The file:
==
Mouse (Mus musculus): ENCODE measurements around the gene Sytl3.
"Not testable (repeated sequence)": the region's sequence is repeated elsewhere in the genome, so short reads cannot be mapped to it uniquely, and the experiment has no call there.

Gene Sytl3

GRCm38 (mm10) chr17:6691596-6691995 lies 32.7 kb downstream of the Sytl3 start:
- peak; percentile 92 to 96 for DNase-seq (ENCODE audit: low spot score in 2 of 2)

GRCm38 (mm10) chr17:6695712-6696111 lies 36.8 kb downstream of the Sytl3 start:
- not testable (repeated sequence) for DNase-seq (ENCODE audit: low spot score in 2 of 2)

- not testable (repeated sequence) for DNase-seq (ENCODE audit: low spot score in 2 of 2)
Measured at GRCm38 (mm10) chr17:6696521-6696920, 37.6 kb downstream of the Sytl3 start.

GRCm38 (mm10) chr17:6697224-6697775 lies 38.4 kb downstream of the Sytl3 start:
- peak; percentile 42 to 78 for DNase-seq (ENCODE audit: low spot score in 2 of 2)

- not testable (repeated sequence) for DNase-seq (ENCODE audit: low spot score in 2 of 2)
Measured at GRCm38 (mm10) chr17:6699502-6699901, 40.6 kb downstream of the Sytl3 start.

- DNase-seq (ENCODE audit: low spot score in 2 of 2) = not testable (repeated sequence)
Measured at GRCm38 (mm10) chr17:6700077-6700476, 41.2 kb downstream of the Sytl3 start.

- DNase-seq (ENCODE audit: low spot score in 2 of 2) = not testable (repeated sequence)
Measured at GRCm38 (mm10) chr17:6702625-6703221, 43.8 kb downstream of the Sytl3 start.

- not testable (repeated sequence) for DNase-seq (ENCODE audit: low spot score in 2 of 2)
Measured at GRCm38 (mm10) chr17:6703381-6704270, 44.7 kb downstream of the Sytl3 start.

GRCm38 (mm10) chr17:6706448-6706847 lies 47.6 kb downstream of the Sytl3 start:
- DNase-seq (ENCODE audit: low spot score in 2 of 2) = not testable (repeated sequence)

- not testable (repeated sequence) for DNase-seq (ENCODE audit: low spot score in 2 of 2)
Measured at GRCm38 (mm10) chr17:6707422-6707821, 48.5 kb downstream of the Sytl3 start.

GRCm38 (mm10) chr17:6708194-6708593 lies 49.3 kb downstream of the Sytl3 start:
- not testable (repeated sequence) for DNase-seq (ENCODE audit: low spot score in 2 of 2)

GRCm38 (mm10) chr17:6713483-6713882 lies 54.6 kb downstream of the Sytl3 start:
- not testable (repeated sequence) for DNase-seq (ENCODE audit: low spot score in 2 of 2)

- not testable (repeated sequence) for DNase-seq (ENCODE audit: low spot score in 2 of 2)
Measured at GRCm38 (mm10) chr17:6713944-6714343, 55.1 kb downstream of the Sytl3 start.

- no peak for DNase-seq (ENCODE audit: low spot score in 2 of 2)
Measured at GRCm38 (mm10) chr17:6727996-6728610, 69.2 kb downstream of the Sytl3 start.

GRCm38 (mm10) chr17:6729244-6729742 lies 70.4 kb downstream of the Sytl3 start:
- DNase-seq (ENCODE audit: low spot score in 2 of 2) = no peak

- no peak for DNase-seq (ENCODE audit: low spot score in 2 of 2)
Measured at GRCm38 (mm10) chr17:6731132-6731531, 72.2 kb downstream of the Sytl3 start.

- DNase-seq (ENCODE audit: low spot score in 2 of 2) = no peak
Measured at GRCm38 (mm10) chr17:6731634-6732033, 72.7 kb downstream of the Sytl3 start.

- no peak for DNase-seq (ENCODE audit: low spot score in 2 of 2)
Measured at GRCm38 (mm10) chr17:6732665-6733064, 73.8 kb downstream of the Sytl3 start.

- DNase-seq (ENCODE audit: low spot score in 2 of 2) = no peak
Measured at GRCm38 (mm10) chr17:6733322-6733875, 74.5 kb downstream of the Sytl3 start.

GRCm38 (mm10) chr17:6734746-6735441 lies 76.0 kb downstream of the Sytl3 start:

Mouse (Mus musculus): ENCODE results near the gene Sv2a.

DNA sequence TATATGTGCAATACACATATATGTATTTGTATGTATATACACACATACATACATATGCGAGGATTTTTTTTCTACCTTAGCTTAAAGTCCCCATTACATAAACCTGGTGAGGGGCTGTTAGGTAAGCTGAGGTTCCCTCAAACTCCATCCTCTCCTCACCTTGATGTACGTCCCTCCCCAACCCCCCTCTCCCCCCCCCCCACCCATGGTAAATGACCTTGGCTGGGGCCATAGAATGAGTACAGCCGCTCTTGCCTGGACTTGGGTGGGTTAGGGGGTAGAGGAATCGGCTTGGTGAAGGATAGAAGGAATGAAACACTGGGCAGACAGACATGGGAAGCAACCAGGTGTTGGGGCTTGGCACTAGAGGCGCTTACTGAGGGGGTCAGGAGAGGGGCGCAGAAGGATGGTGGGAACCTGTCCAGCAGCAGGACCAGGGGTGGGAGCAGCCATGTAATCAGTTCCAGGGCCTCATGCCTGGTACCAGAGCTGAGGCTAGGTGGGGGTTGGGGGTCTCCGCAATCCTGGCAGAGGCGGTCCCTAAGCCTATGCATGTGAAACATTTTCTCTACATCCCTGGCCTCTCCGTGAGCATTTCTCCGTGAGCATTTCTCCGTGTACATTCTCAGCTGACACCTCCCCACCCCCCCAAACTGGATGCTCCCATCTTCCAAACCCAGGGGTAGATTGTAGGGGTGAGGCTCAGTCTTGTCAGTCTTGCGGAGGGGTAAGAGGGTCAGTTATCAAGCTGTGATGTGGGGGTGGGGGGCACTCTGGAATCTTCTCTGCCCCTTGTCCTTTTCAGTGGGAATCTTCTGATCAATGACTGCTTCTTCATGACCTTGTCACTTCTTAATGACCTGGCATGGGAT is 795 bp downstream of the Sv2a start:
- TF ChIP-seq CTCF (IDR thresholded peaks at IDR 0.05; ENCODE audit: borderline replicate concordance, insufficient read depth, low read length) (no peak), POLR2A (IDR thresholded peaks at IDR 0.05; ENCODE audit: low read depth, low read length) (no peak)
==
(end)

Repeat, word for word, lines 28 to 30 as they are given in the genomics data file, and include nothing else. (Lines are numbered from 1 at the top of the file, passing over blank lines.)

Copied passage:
- not testable (repeated sequence) for DNase-seq (ENCODE audit: low spot score in 2 of 2)
Measured at GRCm38 (mm10) chr17:6713944-6714343, 55.1 kb downstream of the Sytl3 start.

- no peak for DNase-seq (ENCODE audit: low spot score in 2 of 2)